Budweiser and Miller High Life, the only full-calorie premium domestics in the top ten brands, fared worse then their low-cal siblings, dropping by 5.7% and a discouraging 11%. Once ranking alongside, but now far outside the top ten, Coors Banquet received a makeover with the return to the traditional “stubby” bottle: a bid for authenticity is clearly a theme among the MillerCoors brands.
Analysts and industry professionals alike seem to agree that future potential lies with the development of brands that offer variety, choice and innovation—brands that may be destined to be relatively small and short-lived, but with the appeal to make up for the volume losses of far larger, more established brands.
As the traditional lager-buying, brand-loyal beer drinker has had to scale back, the industry has sought to understand its potential new consumers. IRI’s Wandel says, “When you look at the Millennials [legal drinkers aged 21-33], I think it’s clear that they are variety-seekers, looking to try different things. The loyalty of those consumers is not what it would have been years ago—that’s certainly a factor. With the abundance of choice that exists in these categories, there’s definitely a lot of interaction between beer, wine and spirits.”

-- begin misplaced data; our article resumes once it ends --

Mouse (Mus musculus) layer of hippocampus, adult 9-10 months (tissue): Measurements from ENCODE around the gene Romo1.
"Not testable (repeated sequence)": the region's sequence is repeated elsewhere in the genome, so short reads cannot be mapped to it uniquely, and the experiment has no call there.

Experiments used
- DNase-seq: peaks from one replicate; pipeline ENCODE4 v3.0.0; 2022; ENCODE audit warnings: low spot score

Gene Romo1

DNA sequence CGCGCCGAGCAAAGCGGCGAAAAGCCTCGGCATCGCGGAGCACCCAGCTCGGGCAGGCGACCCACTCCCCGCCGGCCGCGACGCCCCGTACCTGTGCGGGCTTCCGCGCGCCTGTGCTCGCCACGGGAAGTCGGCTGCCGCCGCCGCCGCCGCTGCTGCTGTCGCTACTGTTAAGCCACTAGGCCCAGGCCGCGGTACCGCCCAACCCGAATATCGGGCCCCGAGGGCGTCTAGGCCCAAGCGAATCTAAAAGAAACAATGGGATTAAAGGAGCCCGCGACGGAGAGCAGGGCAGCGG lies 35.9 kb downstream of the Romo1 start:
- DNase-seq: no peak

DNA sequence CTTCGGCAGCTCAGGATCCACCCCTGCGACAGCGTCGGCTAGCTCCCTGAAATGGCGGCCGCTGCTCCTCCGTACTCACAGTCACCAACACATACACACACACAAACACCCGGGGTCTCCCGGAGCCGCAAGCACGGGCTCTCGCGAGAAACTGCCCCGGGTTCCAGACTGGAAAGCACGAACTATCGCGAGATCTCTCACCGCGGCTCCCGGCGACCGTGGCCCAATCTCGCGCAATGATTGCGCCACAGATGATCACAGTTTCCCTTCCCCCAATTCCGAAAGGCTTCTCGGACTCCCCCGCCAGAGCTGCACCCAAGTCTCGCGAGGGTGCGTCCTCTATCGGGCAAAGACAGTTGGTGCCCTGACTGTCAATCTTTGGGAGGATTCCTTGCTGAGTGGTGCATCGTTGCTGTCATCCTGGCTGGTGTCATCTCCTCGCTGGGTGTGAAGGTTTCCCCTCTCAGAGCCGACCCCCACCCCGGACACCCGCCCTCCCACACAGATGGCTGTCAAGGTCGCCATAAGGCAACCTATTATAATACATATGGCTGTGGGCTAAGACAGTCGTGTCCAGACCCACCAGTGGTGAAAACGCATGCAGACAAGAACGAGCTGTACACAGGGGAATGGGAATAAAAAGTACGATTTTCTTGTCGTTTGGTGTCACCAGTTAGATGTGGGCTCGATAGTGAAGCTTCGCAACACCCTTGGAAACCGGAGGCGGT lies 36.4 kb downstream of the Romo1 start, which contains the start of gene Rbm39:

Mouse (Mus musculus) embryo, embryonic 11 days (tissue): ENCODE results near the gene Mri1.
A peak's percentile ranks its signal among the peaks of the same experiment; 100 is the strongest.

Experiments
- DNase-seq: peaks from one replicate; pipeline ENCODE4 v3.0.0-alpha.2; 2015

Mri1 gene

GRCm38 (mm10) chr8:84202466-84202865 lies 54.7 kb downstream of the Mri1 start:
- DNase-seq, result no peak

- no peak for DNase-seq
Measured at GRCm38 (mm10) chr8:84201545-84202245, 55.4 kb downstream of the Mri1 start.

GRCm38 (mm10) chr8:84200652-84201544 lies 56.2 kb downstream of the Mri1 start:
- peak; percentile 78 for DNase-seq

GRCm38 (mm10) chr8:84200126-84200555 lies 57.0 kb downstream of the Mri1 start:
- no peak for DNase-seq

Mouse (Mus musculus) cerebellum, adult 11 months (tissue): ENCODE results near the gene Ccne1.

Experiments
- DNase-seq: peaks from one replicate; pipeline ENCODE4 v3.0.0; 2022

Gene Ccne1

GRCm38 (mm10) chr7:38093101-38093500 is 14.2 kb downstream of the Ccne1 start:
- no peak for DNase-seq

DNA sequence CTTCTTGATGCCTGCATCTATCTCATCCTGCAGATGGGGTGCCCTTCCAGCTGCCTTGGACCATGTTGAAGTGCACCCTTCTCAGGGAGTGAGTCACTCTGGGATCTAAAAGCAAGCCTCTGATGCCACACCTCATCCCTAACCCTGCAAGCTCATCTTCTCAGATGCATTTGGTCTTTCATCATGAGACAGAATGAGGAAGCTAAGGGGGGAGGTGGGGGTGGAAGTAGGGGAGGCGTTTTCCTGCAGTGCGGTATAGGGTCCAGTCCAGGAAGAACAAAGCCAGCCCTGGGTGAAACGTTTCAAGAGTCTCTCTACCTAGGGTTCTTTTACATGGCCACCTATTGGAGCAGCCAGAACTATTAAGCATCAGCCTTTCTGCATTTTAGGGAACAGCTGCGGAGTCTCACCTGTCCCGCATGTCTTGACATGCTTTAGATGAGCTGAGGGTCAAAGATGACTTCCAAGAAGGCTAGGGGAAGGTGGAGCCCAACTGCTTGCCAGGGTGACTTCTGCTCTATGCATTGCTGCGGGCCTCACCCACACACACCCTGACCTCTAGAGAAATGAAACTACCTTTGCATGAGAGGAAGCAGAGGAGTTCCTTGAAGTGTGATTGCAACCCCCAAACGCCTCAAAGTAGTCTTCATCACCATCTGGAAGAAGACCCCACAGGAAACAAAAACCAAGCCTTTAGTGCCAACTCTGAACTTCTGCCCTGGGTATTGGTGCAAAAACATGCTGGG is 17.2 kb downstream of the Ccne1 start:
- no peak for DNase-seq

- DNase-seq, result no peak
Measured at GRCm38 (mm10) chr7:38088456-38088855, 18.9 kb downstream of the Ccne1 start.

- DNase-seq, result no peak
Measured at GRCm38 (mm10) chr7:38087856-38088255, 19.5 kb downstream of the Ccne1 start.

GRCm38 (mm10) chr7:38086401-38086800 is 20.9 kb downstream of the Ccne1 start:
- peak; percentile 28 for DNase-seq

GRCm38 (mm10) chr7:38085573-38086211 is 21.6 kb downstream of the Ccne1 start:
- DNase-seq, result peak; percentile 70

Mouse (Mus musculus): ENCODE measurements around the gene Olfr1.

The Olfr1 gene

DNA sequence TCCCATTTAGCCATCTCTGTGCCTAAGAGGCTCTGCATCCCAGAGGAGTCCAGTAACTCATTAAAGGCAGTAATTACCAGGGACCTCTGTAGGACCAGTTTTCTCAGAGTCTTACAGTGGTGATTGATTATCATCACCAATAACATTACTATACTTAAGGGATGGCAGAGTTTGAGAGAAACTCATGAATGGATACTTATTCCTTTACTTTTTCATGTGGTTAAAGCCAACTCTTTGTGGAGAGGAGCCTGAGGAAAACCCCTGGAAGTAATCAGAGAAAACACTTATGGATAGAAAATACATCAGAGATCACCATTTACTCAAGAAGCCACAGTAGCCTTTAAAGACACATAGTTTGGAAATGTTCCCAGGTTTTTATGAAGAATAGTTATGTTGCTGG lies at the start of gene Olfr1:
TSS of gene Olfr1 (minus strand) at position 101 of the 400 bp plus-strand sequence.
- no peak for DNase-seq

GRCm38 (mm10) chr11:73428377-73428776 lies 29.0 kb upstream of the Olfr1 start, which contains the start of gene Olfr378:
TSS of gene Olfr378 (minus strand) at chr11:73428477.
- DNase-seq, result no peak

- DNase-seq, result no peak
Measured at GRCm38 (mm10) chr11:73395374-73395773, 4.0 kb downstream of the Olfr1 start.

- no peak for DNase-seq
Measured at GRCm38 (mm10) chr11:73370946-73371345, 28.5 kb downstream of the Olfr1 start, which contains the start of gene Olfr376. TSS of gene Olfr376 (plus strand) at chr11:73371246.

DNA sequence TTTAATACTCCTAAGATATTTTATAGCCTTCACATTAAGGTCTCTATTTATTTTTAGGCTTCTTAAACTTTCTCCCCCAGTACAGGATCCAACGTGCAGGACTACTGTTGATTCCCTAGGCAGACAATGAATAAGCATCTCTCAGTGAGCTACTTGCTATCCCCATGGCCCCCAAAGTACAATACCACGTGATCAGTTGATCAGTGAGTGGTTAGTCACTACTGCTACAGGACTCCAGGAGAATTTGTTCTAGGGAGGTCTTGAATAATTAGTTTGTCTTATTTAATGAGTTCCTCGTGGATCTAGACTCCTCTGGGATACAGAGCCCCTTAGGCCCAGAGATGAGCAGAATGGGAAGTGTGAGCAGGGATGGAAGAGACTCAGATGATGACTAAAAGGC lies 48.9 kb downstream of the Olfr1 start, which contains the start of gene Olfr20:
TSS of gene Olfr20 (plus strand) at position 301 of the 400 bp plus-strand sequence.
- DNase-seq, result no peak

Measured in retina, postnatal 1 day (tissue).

Companies chase these new consumers with craft beer aesthetics, cocktail-like concoctions and whole orchards of changing fruit flavors. Wandel explains, “There is some blurring of the categories going on, with the flavors and styles that have emerged helping to promote a kind of product promiscuity, if you will. One or two years—three or four, tops—you say it’s a trend, but we’ve been going for long enough that you have to approach it as the new normal.”
Since the launch of Bud Light Lime-a-Rita, Anheuser Busch has introduced new fruit additions annually—raspberry, mango, strawberry—to these higher alcohol, higher priced flavored malt beverages. A-B’s Almeida explains, “A strong, sophisticated innovations pipeline is key to growing our share and resonating with today’s Millennial consumer. Specifically, the Ritas have served as an unprecedented catalyst for category expansion. We’re capturing significant volume from outside the beer category, which is a new direction with ample room for growth and additional innovation.” Almeida observes the Rita family caters to “a desire for sweeter beverages.”